The history of Pau is marked by the birth of Henry of Bourbon 13 December 1553 in the castle of his grandparents.He gained access to the throne of France in 1589 under the title of Henry IV.The village which was built around the castle took advantage of its strategic position as well as the protection of the Viscounts of Béarn to widely develop over the following centuries.Pau became the capital of Béarn in 1464, thus becoming the political, cultural and economic centre of this small State which continued to defend its independence from the neighbouring French, English and Spanish peoples.The city plays a leading role for Béarn but also for a wide segment of the Adour area.An administrative capital, it boasts a dense economic fabric including service activities.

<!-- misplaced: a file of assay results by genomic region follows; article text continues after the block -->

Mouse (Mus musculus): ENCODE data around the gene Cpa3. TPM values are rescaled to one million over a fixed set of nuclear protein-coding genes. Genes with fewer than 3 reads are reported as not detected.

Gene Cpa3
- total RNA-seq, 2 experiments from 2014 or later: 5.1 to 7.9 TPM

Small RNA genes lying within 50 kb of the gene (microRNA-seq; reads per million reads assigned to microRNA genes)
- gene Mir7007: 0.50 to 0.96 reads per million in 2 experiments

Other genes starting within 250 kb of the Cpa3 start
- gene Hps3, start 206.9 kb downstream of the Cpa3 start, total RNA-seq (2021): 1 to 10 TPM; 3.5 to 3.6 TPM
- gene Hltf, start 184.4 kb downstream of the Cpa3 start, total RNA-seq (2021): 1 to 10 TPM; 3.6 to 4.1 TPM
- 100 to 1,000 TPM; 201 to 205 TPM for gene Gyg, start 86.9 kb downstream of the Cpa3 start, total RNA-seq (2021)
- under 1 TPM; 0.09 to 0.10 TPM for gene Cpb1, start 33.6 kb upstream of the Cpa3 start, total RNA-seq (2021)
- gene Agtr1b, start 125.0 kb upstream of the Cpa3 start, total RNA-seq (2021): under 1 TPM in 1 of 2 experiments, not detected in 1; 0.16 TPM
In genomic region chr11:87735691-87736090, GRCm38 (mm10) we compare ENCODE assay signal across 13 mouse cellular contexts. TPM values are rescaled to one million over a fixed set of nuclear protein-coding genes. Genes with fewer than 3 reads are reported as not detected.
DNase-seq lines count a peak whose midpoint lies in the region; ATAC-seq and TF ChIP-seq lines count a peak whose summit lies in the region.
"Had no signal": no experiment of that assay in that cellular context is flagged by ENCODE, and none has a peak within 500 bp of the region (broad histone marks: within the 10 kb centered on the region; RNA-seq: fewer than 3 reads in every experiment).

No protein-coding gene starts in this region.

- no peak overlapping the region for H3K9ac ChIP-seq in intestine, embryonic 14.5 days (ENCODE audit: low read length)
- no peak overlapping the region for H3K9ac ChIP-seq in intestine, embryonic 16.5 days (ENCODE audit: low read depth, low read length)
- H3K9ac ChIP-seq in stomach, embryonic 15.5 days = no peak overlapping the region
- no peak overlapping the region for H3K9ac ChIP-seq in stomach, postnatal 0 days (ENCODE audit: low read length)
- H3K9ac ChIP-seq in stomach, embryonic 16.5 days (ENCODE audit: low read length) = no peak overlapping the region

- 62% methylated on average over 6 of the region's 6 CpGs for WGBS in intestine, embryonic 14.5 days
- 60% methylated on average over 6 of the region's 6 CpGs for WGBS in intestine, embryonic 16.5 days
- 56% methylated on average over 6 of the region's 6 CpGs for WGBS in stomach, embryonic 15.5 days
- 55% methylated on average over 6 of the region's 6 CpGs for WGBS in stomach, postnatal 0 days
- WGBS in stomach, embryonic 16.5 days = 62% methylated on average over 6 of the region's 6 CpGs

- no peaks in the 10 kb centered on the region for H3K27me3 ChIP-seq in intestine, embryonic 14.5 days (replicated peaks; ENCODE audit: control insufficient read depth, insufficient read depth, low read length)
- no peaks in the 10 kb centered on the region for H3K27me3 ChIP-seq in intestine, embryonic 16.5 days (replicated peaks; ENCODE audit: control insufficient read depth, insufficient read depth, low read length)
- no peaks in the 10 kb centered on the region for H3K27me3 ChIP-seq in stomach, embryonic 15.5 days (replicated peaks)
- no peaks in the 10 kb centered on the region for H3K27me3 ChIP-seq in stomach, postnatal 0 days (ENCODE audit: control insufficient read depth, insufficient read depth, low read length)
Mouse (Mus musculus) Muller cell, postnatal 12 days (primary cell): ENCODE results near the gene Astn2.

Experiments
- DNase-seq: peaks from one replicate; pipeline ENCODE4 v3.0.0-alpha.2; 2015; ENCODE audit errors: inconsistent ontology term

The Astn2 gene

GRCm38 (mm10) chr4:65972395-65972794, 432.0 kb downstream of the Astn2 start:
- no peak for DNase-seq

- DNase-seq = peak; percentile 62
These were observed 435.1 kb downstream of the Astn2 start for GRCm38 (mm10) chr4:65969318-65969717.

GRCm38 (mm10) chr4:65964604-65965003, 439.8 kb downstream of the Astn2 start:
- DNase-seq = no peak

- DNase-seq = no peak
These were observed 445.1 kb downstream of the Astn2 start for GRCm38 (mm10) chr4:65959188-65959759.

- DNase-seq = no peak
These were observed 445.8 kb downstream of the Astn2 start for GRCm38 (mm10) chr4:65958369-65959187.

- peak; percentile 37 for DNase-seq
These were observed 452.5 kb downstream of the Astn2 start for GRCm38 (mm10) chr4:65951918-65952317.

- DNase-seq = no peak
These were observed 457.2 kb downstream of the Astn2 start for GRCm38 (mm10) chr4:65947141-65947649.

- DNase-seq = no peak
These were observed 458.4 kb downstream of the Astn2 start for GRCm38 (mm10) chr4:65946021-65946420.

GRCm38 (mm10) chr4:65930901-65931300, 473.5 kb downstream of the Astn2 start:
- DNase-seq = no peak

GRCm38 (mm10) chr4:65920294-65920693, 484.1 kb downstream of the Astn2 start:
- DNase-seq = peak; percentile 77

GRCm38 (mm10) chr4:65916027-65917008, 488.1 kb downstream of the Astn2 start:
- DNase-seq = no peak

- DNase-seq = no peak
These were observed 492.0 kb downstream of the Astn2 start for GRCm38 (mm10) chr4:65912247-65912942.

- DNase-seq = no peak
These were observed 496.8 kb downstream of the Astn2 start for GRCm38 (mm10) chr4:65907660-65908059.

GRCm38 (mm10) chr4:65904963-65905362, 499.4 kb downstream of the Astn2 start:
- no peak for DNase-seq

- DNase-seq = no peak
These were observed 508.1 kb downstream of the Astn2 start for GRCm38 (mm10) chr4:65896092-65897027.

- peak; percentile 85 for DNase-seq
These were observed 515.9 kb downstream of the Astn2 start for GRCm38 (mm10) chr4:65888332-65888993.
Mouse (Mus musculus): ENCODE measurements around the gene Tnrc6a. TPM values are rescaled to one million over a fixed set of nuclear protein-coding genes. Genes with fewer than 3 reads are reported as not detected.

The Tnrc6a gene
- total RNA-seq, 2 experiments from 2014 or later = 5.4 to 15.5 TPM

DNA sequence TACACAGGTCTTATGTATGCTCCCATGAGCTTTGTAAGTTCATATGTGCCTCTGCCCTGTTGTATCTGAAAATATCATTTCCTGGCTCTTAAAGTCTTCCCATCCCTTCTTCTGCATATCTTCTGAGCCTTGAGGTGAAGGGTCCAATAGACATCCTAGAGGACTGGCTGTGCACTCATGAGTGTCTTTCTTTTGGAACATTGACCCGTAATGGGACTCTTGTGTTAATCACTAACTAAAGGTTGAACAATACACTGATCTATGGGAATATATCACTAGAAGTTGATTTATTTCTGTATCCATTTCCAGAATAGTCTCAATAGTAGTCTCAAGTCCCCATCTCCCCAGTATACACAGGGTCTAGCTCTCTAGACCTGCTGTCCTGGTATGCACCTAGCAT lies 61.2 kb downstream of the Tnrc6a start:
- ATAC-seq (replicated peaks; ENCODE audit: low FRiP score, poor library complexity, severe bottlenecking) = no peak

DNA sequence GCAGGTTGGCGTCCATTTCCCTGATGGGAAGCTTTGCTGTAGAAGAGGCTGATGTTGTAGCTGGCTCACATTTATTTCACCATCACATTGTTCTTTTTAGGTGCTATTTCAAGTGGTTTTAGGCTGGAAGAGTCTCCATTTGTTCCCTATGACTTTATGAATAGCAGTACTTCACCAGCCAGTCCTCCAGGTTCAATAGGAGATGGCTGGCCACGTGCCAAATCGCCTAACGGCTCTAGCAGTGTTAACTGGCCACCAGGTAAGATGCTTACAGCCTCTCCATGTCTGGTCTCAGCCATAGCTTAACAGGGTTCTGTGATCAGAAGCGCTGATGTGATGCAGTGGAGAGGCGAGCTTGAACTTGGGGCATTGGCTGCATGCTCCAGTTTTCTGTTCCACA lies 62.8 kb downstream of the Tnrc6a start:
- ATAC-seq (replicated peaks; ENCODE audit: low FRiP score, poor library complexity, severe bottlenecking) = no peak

This position gives it an exceptional panorama across the mountain range of the Pyrenees as well as on the hillsides of Jurançon.
Pau today is a city of about 80,000 inhabitants, the main urban area of Pau and of the Communauté d'agglomération Pau Béarn Pyrénées with 30 neighbouring communes which carry out local tasks together.
The Université de Pau et des Pays de l'Adour, founded in 1972, accounts for a large student population.
Gave is the name given to a torrent in the Pyrenees.
The Gave de Pau, which becomes a torrent when mountain snow melts, takes its source in the Cirque de Gavarnie and is the main tributary of the Adour, into which it empties after 175 kilometres (109 mi).
The name of its people is Palois and the motto of Pau is in Latin: Urbis palladium et gentis ("protective of the city and its people").